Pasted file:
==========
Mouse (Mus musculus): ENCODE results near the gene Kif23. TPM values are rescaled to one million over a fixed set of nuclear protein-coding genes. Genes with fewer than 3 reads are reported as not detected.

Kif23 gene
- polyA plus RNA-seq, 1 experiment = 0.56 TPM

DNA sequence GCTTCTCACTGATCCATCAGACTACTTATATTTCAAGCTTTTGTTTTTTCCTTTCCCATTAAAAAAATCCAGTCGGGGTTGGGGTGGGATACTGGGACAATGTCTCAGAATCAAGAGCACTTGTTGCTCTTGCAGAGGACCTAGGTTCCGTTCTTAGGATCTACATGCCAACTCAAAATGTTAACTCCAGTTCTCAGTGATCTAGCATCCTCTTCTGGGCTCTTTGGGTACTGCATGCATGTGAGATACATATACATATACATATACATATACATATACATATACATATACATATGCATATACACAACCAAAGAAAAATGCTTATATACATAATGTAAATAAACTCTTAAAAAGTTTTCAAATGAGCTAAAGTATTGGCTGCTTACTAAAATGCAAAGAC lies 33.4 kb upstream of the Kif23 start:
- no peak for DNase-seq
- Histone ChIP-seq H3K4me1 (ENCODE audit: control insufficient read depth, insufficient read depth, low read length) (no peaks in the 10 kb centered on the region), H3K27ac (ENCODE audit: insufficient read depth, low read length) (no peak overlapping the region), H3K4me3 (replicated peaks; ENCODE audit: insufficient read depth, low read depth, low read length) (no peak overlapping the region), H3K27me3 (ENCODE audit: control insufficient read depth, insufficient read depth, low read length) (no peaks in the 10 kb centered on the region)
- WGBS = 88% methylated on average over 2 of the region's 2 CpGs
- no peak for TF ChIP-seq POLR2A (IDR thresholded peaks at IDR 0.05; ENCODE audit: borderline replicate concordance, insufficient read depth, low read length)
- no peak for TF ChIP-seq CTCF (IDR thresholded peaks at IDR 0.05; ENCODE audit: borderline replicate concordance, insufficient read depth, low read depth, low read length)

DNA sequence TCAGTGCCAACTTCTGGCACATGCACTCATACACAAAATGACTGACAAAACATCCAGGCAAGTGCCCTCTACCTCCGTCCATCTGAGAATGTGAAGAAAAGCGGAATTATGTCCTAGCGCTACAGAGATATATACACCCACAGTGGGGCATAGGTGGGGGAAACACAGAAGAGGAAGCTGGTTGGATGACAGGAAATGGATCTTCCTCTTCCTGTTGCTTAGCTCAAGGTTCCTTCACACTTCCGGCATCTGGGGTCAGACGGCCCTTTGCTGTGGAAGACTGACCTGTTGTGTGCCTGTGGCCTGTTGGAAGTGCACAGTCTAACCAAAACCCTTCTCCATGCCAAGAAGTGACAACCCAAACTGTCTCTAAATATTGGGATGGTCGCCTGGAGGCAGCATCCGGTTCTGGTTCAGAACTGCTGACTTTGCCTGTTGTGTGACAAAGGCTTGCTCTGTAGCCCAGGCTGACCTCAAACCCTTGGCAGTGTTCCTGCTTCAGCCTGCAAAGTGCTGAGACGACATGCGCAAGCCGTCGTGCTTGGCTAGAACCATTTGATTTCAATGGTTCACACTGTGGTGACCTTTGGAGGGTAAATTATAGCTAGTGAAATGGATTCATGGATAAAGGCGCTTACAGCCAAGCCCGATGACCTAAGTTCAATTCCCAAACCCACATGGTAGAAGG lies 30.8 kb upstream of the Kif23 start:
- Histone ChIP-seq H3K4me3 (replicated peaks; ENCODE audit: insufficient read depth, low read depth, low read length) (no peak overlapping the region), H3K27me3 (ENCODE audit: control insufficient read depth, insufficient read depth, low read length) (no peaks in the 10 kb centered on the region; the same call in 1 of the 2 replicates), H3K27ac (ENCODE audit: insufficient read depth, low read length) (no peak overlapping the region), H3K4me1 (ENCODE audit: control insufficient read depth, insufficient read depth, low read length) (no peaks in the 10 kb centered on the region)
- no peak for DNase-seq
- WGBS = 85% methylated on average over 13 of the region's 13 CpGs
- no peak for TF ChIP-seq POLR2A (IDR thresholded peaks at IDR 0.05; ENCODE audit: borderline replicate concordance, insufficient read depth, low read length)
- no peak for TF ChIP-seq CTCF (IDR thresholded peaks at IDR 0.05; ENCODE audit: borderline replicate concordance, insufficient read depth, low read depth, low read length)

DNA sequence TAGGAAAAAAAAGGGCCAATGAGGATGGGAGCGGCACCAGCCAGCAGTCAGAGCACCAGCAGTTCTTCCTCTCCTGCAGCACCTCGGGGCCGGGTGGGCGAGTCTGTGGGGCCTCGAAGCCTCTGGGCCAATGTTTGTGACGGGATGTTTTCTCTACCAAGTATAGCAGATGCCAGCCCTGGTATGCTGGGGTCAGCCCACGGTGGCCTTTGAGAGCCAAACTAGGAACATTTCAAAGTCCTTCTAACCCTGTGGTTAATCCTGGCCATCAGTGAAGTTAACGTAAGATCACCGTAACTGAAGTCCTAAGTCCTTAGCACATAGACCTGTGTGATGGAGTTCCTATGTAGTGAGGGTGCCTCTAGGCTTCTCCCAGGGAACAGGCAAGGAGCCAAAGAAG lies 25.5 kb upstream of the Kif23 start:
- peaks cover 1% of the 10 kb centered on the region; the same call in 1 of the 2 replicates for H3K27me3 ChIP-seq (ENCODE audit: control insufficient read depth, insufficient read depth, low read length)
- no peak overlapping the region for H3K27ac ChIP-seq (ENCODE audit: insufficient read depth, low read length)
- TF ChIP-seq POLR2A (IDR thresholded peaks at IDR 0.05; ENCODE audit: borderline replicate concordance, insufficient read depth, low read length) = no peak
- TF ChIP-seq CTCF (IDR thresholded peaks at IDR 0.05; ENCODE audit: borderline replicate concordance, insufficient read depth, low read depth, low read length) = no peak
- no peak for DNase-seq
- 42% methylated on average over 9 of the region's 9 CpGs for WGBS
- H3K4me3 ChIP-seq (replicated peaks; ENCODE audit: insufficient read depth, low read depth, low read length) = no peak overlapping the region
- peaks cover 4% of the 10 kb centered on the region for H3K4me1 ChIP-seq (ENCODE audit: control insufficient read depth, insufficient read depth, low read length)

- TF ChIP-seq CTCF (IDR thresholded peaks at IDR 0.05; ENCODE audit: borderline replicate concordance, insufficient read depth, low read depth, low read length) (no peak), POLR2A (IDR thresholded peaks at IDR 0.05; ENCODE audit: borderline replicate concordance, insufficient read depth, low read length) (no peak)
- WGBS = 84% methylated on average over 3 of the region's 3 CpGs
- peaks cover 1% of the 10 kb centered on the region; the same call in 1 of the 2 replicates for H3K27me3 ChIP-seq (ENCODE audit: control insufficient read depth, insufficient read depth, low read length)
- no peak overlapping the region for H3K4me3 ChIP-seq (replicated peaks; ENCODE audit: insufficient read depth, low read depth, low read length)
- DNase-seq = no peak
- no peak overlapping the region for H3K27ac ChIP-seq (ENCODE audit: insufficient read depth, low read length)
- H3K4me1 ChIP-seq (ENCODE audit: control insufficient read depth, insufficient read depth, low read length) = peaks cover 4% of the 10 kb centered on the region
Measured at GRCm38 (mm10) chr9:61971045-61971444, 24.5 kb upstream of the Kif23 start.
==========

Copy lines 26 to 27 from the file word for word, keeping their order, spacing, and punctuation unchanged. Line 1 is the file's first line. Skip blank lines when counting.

- WGBS = 84% methylated on average over 3 of the region's 3 CpGs
- peaks cover 1% of the 10 kb centered on the region; the same call in 1 of the 2 replicates for H3K27me3 ChIP-seq (ENCODE audit: control insufficient read depth, insufficient read depth, low read length)